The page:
4 steps to build your child’s “I am enough” belief
By Dr. Sandy Gluckman | Contributor
We all want our kids to become their very best selves. We support, encourage and prod them so that they can be everything they are capable of being. You would think then that our kids would be emotionally resilient and have a robust spirit; that they would be bold and gutsy.
Yet, it is being widely written about that one of the greatest emotional epidemics of modern times affecting our kids is that they struggle with an inner core belief of “I’m not enough.”
The inner pain that this belief causes is immense. It affects absolutely everything in the child’s life. Every day, I see children and teens who are hurting emotionally, academically and physically because they cannot cope with the inner feeling that they can never be enough for their parents and their teachers; sometimes, even, that they are just not enough for this world.
What strikes me is that all these kids have such loving parents. And still the child is hurting inside! Why? It seems that even with the best intentions, we may be sending our kids the message that they could be doing better. Of course, this is not the message that parents intend to be sending, but it is certainly the message that the child is hearing. And the more we encourage and pressure them to be better, do better, behave better, the more they feel, “I am not enough.”
By pushing our kids to the limit or seeking out popularity for them, we are actually making it impossible for them to step into their own greatness—in the way that feels real and right and inspiring to them.
The 4 mistakes that parents unknowingly make
We want our kids to succeed so badly that we spend a great deal of time talking to them about what isn’t working and far less time speaking about all the wonderful things they are and do. I call this “inflammatory parenting.” We become preachy, give tedious lectures and repeat ourselves ad nauseum—sending the subtle, or not so subtle, message that they are not enough. This causes children’s stress to rise, which is detrimental to their spirit, body and brain.
We try to fix our kids, instead of fixing ourselves. We may not realize that the reason why we are so passionate about our kids succeeding is because we ourselves don’t feel enough. In my work and research, I have discovered that every child I see who doesn’t feel good about himself, has one or both parents who themselves feel like they are not enough. Kids know how we feel! So if we want our kids to be confident, we must model this attitude.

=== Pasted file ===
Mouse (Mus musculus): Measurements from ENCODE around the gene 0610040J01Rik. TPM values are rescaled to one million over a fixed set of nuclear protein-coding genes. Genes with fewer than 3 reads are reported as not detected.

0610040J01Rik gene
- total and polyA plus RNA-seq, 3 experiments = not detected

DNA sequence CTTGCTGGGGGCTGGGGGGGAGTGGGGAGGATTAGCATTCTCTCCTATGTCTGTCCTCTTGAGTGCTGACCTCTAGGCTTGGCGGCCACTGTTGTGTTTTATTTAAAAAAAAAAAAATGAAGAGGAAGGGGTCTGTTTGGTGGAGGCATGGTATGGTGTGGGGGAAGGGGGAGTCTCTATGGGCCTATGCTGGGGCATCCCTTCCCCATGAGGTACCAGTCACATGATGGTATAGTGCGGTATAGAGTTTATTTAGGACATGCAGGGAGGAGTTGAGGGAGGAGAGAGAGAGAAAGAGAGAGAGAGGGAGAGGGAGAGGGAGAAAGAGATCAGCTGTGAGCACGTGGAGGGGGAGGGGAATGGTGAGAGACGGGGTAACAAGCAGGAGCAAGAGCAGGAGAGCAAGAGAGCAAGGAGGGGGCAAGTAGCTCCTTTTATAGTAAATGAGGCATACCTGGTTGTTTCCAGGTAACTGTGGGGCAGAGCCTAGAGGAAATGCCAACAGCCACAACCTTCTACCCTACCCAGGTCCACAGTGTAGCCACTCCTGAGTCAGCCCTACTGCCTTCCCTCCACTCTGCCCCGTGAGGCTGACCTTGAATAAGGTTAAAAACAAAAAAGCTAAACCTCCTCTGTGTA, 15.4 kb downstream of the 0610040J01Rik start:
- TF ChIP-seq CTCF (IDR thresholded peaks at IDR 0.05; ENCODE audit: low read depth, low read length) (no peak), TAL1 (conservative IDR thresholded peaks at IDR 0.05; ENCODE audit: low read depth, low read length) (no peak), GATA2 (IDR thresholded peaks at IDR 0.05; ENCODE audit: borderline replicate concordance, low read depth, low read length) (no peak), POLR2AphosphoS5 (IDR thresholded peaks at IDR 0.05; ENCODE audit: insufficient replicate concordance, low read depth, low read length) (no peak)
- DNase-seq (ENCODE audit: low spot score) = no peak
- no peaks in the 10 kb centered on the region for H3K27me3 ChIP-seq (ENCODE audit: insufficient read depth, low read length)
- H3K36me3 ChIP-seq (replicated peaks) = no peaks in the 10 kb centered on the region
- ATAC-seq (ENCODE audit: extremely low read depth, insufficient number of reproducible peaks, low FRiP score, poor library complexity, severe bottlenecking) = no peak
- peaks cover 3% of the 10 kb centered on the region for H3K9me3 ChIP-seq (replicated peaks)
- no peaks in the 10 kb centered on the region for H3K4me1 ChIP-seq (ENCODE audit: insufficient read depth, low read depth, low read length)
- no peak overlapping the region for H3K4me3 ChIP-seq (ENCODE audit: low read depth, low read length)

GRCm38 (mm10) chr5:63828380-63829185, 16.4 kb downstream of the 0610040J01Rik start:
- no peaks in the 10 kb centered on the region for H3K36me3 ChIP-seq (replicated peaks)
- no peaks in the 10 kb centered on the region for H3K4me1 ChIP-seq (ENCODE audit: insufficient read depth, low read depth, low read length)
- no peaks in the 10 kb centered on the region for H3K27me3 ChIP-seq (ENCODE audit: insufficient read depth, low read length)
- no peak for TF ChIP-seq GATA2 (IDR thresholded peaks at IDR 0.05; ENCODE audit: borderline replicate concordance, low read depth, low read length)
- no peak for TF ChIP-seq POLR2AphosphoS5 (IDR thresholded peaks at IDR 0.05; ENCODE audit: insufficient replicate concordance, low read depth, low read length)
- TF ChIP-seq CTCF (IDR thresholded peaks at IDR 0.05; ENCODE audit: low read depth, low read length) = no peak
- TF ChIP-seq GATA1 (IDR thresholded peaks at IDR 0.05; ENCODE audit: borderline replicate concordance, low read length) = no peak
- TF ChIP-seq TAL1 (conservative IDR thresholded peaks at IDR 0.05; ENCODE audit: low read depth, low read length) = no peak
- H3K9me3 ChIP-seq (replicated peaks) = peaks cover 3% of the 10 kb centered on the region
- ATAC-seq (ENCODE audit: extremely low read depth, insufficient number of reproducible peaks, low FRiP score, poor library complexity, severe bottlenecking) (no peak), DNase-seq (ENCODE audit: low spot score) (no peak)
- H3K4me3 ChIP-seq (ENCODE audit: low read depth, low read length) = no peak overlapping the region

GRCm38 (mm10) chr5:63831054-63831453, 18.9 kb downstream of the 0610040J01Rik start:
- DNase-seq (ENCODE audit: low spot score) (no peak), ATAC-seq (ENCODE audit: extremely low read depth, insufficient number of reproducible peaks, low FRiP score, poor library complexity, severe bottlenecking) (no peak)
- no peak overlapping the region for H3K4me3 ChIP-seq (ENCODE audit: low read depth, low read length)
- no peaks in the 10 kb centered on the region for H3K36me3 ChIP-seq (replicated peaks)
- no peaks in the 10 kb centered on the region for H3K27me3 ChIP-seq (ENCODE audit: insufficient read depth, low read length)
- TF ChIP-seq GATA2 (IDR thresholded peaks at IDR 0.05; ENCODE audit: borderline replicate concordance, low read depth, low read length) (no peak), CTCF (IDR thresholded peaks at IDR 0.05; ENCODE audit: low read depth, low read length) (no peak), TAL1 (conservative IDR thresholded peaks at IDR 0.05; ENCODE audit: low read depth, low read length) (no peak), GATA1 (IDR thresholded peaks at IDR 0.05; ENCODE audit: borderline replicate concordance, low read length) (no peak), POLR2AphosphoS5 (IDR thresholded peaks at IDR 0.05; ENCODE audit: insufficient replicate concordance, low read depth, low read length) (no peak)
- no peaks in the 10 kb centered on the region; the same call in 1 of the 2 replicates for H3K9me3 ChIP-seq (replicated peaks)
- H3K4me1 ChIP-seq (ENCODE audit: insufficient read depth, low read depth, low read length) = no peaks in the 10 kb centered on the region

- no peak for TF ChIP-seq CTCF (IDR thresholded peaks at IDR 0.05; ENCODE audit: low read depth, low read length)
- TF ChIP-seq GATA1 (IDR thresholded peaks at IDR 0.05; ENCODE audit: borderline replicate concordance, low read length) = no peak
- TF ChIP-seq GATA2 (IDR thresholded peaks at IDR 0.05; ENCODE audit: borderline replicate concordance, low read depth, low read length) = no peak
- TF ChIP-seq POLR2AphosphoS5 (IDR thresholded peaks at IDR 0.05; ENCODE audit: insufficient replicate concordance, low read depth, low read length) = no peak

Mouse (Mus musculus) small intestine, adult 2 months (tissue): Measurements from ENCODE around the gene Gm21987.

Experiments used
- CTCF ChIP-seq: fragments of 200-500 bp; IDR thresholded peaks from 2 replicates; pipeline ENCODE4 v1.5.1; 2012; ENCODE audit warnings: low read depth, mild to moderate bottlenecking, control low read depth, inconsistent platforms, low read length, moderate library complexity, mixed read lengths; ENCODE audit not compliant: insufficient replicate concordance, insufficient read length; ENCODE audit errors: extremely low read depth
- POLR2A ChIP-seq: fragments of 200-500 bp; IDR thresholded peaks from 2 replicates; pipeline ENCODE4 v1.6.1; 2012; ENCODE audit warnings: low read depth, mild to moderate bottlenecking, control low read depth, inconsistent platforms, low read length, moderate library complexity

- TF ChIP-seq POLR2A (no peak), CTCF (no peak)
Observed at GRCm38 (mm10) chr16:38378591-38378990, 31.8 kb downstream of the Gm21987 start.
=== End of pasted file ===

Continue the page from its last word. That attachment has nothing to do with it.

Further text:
We think that if we tell them often how amazing they are, our kids will eventually believe it and develop a strong self-esteem. Trying to convince them doesn’t work. In fact, it often aggravates them and causes them to withdraw or get angry with us.
We allow traditional healthcare providers to treat any symptoms
our kids have without finding and fixing the underlying root cause. Modern medicine teaches that when we fix the root cause, the symptoms go away.
How do you know when you are pushing too hard and unintentionally causing your kids to feel “not good enough?”
If your kids are feeling “not good enough,” they may:
• Say things to put themselves down. They may even use the words, “I am not good enough.”
• Have very high expectations of themselves.
• Judge themselves harshly and may be very hard on themselves.
• Be afraid to try new things for fear of failing.
• Become perfectionistic as a way of making sure that they are good enough.
• Develop stress-related physical symptoms such as headaches, gut problems, eczema and asthma among many other possibilities.
4 steps of action that will build your child’s “I am enough” belief
1) If your kids have several of these signs, please take it as a message that you are likely pushing them too hard. Be careful not to think that these are just the usual teen symptoms. Not all teens have low self-esteem, nor are they all super-critical of themselves or perfectionistic.
2) Begin by making sure not to blame yourself as a parent. Feeling guilt will only give you stress, and stressed parents create stressed children. So let yourself know that you have always parented the best you knew how, and commit to making some changes to your parenting style.
3) Ask yourself, “Am I perhaps pushing too hard because I want my child to perform in ways that will make me feel good?”
4) Start having Healing Conversations using the 5-1 rule. This means that on any given day your child hears five positive messages from you to one negative one. Watch for the wonderful characteristics your kids display and let them know that these are what make them special. The reason for the 5-1 rule is that when there are five positives to one negative the child’s brain begins to encode a new belief…“I am Enough.” Try this for 21 days, and you will be amazed by the transformation in yourself, as well as your children. You will begin to see your kids through less judgmental eyes; you will enjoy the wonder of who they are; your stress will decrease, and your kids will become calmer and happier.
Editor’s Note: Dr. Sandy Gluckman is a learning and behavior specialist, working with parents whose tweens and teens have attention, behavior or mood problems to find drug-free solutions. Reach her at 972.758.1246 or firstname.lastname@example.org. www.drsandygluckman.com